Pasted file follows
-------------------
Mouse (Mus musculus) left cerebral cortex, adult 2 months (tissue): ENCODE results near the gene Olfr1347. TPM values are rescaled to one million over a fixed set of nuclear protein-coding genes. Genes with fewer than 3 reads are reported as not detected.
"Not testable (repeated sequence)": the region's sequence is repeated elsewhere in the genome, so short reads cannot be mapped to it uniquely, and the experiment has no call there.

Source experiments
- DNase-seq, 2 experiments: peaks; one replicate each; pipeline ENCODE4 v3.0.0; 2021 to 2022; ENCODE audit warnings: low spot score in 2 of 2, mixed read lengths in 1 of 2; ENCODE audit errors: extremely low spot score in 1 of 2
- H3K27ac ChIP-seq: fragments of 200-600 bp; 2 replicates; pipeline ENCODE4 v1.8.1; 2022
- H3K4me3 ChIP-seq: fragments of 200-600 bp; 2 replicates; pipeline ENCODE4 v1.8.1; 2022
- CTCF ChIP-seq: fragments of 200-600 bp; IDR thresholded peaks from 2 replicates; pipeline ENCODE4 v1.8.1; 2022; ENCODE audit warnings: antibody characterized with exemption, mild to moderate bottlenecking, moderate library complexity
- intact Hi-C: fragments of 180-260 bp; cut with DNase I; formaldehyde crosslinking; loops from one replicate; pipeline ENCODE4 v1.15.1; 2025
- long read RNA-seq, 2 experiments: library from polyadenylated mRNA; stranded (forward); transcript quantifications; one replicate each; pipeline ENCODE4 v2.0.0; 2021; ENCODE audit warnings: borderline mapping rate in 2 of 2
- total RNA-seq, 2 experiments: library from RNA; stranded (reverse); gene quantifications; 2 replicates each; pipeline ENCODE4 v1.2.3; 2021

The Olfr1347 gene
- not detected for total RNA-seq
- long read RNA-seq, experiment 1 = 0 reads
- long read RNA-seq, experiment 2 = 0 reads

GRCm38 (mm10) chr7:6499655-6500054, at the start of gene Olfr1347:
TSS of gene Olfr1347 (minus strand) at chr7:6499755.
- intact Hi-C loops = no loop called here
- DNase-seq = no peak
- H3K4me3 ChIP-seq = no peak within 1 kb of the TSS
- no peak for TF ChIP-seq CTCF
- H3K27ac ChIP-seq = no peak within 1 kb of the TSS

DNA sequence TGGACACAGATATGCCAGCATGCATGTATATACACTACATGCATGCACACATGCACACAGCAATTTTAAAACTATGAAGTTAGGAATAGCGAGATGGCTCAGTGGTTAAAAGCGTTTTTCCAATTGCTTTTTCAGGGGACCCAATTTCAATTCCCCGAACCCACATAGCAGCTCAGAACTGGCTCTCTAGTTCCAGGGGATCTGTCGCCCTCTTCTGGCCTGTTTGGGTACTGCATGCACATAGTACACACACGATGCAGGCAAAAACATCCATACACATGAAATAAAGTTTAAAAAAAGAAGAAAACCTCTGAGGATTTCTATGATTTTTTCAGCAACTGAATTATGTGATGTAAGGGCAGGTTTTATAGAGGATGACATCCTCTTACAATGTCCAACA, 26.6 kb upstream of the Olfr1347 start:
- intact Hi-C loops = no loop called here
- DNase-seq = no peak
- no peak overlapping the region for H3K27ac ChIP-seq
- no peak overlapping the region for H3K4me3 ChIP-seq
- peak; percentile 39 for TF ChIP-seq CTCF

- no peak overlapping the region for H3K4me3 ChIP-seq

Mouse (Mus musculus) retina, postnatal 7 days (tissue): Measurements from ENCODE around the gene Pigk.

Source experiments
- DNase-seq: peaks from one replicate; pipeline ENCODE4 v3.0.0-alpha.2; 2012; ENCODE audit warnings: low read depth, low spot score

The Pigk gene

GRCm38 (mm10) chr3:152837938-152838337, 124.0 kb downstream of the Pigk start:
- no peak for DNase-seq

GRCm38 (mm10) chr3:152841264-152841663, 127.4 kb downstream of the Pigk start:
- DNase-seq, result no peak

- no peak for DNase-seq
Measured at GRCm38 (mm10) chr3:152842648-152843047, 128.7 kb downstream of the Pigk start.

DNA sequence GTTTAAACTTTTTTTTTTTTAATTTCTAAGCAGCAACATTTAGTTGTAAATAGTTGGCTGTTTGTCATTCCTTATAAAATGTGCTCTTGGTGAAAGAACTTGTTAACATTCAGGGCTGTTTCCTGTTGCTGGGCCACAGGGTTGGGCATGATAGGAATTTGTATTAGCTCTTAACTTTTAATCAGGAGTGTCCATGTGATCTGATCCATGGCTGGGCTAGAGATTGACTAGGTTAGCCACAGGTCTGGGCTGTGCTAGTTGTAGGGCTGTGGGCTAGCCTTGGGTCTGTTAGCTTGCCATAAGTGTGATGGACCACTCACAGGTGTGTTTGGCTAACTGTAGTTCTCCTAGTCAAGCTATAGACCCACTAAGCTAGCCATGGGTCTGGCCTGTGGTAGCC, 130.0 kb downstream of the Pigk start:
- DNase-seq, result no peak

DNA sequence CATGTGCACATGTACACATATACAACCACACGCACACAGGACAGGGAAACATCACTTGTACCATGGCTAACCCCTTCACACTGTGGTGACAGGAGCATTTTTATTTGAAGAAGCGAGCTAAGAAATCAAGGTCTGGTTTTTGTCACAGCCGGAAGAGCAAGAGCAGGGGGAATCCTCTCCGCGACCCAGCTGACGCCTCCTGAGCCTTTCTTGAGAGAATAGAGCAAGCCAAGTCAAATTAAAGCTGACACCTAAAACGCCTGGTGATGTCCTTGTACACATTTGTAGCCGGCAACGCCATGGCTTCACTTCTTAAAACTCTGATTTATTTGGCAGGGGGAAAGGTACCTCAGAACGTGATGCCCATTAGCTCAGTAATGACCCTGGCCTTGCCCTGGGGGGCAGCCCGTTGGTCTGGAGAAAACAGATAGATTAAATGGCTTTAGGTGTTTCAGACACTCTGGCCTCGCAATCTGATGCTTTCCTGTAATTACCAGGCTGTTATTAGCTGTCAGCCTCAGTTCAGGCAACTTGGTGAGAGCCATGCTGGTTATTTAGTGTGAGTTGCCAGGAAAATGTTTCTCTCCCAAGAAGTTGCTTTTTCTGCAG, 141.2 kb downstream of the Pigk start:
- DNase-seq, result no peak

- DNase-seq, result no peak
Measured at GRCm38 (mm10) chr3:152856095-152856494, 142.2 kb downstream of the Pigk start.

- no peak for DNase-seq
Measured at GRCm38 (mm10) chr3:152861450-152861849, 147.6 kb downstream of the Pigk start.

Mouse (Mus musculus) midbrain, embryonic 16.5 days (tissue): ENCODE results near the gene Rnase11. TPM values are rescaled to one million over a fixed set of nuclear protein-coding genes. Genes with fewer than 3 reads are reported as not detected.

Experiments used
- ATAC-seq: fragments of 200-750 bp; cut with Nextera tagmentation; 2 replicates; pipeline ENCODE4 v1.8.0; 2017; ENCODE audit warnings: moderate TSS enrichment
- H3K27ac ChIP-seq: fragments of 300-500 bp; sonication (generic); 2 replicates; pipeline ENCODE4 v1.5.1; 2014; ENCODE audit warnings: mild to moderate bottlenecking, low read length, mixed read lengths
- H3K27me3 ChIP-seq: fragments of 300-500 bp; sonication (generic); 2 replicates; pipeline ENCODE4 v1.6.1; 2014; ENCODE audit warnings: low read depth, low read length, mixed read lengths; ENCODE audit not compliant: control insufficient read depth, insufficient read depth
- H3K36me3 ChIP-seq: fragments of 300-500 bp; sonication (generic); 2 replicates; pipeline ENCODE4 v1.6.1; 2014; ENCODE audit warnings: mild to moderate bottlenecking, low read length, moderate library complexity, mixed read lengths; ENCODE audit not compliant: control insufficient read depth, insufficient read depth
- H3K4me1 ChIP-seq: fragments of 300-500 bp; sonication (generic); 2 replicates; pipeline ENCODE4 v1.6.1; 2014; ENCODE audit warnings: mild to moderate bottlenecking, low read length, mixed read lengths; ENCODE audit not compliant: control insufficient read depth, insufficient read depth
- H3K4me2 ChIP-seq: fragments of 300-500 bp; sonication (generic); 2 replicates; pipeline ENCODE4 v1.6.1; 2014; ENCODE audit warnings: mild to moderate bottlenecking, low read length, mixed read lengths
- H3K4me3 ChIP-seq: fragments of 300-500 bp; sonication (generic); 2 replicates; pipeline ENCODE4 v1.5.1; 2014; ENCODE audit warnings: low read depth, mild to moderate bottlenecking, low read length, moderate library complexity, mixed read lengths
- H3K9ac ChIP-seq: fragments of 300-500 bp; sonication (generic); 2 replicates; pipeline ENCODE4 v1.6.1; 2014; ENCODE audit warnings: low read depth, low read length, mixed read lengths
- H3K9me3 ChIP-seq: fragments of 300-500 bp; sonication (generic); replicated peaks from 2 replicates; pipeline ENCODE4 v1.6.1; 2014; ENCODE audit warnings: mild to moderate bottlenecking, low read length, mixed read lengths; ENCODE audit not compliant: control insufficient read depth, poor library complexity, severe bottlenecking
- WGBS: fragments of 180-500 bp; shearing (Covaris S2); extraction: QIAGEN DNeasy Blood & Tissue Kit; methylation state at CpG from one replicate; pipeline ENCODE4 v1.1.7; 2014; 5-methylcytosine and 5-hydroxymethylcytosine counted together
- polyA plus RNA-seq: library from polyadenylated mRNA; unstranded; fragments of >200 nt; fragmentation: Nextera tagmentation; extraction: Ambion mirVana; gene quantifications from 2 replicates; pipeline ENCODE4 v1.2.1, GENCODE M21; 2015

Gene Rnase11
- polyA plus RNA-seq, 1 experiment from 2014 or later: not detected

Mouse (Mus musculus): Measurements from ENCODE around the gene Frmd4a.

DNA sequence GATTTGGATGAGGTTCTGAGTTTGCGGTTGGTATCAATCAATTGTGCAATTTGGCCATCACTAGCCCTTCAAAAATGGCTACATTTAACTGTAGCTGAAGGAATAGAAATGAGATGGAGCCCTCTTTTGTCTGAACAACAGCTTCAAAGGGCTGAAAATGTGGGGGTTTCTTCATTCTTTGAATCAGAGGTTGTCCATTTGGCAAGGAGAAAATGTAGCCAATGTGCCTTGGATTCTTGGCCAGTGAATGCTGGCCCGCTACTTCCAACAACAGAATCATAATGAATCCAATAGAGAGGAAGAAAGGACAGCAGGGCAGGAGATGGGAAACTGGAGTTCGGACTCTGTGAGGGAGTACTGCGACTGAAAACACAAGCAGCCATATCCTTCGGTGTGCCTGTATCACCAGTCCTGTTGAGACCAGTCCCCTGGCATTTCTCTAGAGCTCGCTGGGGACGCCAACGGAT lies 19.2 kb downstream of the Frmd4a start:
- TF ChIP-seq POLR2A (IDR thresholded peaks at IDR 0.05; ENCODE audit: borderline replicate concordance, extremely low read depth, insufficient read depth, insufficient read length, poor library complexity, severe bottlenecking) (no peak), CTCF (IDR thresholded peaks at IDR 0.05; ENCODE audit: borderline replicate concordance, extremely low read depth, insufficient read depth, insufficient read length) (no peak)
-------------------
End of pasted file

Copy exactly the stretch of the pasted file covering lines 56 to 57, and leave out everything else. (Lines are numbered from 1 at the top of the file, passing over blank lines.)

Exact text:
- H3K9ac ChIP-seq: fragments of 300-500 bp; sonication (generic); 2 replicates; pipeline ENCODE4 v1.6.1; 2014; ENCODE audit warnings: low read depth, low read length, mixed read lengths
- H3K9me3 ChIP-seq: fragments of 300-500 bp; sonication (generic); replicated peaks from 2 replicates; pipeline ENCODE4 v1.6.1; 2014; ENCODE audit warnings: mild to moderate bottlenecking, low read length, mixed read lengths; ENCODE audit not compliant: control insufficient read depth, poor library complexity, severe bottlenecking